To win, contestants would have been required to land a spacecraft on the moon’s surface, travel at least 500 meters, and then transmit high-definition video and images back to Earth.
The end of the competition is a letdown and a sign of the difficulties of commercial space travel, despite the advancements of companies such as SpaceX. The Lunar XPrize was a follow-on to the Ansari X Prize, a $10 million contest captured by Paul Allen’s SpaceShipOne, which in 2004 became the first nongovernmental vehicle to make it past the edge of space.
Officials in the space industry had similar high hopes for the moon competition, and there were a few prospects that appeared to have good chances — chief among them a company called Moon Express.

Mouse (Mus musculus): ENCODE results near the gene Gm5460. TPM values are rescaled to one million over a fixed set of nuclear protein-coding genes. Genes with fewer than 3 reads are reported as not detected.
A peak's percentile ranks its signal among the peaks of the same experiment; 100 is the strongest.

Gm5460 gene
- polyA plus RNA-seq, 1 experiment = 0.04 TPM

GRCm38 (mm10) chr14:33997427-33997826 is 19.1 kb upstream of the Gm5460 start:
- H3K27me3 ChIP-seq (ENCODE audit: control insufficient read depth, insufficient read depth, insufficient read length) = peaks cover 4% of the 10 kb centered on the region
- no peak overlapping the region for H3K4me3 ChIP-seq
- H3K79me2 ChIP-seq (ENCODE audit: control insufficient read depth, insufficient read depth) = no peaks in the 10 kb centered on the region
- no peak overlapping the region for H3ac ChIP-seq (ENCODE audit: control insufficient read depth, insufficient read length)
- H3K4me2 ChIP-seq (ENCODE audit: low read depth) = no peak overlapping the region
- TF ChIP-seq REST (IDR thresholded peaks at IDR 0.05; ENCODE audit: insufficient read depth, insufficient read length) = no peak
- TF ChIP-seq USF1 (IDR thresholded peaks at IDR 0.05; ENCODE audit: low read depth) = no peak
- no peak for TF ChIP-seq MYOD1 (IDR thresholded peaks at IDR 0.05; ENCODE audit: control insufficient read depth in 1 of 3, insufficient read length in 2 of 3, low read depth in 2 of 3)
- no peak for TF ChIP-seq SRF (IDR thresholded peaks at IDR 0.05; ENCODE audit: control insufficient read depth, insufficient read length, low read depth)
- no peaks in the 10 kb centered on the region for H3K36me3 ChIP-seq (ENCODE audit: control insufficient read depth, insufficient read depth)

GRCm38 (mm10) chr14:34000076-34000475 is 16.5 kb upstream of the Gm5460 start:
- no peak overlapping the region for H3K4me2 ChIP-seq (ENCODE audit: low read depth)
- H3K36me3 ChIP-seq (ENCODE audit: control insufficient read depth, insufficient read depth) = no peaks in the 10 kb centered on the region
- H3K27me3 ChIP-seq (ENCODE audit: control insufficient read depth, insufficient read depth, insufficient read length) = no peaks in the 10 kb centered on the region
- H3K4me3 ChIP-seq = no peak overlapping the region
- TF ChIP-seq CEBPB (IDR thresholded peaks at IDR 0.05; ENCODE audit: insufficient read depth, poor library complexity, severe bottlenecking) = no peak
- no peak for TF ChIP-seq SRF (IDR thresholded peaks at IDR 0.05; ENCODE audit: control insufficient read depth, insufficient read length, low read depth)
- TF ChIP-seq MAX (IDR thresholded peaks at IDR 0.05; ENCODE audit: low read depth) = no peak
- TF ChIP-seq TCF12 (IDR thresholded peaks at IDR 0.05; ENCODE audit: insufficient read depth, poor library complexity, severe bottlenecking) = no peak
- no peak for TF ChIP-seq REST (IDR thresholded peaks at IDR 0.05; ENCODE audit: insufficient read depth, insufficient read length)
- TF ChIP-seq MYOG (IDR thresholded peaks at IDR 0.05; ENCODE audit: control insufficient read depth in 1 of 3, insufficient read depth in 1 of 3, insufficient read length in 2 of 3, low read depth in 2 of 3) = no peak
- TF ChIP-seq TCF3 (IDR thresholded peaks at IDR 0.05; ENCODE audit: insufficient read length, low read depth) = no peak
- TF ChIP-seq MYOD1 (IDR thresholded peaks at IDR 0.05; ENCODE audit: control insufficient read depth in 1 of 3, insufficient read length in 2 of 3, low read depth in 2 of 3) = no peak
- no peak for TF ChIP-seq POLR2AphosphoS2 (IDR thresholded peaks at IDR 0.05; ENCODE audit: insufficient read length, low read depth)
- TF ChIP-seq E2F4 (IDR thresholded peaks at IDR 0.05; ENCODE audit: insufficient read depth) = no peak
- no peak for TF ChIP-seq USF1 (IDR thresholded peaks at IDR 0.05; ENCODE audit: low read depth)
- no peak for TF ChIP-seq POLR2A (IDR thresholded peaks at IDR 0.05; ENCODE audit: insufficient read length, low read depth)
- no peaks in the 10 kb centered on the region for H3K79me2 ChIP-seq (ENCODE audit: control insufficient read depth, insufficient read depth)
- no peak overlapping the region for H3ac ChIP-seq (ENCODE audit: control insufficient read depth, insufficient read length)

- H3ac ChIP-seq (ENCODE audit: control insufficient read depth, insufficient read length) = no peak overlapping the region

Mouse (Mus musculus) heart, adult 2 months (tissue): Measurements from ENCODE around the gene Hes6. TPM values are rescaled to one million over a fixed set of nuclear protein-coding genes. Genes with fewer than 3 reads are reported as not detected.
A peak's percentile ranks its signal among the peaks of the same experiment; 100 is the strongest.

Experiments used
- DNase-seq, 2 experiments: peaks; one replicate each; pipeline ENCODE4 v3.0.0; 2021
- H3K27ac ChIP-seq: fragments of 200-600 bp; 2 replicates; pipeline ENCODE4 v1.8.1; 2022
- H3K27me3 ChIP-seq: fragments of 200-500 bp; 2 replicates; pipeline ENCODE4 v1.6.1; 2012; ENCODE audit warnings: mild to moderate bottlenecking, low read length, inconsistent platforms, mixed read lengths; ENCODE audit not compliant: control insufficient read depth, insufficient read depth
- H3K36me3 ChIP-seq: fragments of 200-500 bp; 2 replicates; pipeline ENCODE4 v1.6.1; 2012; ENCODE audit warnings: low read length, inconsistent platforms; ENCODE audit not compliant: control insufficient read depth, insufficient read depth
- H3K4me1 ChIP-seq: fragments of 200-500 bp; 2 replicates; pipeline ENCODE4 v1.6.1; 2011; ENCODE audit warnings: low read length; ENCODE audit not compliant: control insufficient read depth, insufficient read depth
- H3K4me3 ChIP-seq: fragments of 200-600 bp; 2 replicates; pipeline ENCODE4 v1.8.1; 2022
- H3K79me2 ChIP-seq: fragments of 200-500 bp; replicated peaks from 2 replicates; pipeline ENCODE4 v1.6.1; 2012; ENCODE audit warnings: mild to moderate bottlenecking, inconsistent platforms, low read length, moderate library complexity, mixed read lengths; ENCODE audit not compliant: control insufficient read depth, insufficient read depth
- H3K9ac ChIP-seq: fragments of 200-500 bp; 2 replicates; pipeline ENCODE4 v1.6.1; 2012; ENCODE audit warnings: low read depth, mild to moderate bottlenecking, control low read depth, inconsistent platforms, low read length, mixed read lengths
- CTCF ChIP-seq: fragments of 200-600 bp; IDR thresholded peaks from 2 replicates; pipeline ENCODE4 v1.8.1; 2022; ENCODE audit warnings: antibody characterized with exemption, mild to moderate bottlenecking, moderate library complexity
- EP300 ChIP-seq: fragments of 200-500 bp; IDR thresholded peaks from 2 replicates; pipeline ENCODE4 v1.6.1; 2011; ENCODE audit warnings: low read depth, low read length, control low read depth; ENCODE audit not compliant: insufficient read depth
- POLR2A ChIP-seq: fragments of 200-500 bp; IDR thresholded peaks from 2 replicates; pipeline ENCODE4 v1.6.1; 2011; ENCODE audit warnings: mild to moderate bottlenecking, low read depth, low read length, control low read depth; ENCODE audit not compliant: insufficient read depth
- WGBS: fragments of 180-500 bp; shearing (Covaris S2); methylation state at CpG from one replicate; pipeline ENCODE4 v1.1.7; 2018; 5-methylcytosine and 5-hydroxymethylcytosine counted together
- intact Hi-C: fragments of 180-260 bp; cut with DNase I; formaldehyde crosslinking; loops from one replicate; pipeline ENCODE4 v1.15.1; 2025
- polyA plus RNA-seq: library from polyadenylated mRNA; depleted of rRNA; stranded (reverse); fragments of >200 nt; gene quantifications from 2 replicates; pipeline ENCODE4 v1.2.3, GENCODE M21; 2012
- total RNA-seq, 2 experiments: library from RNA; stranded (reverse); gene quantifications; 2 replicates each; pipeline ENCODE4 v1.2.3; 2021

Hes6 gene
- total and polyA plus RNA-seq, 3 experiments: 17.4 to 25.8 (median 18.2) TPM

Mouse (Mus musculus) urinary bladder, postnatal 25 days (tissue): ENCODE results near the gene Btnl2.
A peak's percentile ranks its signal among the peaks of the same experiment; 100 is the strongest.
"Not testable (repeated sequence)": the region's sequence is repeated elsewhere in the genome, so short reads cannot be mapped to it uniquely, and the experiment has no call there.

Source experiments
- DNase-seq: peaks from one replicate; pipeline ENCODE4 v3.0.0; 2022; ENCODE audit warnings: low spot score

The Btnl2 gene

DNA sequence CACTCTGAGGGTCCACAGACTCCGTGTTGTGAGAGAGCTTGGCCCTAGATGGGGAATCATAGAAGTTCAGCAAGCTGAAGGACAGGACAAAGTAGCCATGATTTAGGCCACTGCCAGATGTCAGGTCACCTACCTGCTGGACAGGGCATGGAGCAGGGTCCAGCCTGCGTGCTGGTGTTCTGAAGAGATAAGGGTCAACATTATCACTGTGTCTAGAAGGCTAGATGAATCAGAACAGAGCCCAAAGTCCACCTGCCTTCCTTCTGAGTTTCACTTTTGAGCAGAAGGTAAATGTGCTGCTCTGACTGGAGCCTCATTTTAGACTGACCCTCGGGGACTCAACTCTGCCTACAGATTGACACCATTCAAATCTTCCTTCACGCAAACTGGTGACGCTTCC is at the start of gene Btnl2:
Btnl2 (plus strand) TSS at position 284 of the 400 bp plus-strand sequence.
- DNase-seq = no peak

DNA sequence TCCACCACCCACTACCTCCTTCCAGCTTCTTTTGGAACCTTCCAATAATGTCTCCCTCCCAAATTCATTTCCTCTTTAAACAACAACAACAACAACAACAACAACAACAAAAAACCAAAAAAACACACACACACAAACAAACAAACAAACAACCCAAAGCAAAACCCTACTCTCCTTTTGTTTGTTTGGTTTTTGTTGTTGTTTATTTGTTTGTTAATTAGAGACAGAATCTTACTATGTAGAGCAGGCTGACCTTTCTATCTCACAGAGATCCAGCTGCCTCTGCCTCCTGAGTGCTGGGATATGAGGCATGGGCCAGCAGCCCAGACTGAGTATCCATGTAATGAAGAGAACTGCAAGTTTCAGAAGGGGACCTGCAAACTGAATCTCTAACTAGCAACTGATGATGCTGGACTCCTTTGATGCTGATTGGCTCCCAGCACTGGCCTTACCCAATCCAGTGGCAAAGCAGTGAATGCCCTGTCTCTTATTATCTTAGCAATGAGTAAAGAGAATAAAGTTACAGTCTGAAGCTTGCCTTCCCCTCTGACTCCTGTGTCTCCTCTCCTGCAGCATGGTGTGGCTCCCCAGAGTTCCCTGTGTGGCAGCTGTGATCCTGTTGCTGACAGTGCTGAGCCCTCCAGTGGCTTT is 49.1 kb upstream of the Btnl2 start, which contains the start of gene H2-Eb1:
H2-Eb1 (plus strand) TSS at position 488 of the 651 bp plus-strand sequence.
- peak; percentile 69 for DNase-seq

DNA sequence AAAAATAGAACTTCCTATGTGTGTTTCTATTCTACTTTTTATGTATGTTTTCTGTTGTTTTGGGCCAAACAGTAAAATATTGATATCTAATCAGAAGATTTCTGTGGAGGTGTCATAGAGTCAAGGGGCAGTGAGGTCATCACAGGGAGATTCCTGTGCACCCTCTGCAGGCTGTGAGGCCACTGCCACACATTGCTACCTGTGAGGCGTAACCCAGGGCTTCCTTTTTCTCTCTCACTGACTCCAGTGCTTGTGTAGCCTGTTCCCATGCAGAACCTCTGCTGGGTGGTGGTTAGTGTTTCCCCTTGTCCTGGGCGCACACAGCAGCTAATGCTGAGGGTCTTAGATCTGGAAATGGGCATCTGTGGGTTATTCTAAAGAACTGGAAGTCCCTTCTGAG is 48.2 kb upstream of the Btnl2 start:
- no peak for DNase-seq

In 2016, the Florida-based company became the first commercial entity granted permission from the Federal Aviation Administration to leave Earth’s orbit for deep space.
The company has said while it was competing in the XPrize, it would carry on with its plans to land on the moon.
“The competition was a sweetener in the landscape of our business case, but it’s never been the business case itself,” Bob Richards, the founder and chief executive of Moon Express said in a statement. “We continue to focus on our core business plans of collapsing the cost of access to the moon, our partnership with NASA and our long-term vision of unlocking lunar resources for the benefit of life on Earth and our future in space.”
Diamandis and Shingles said in the statement that XPrize is “exploring a number of ways to proceed from here. This may include finding a new title sponsor to provide a prize purse following in the footsteps of Google’s generosity, or continuing the Lunar XPrize as a non-cash competition.”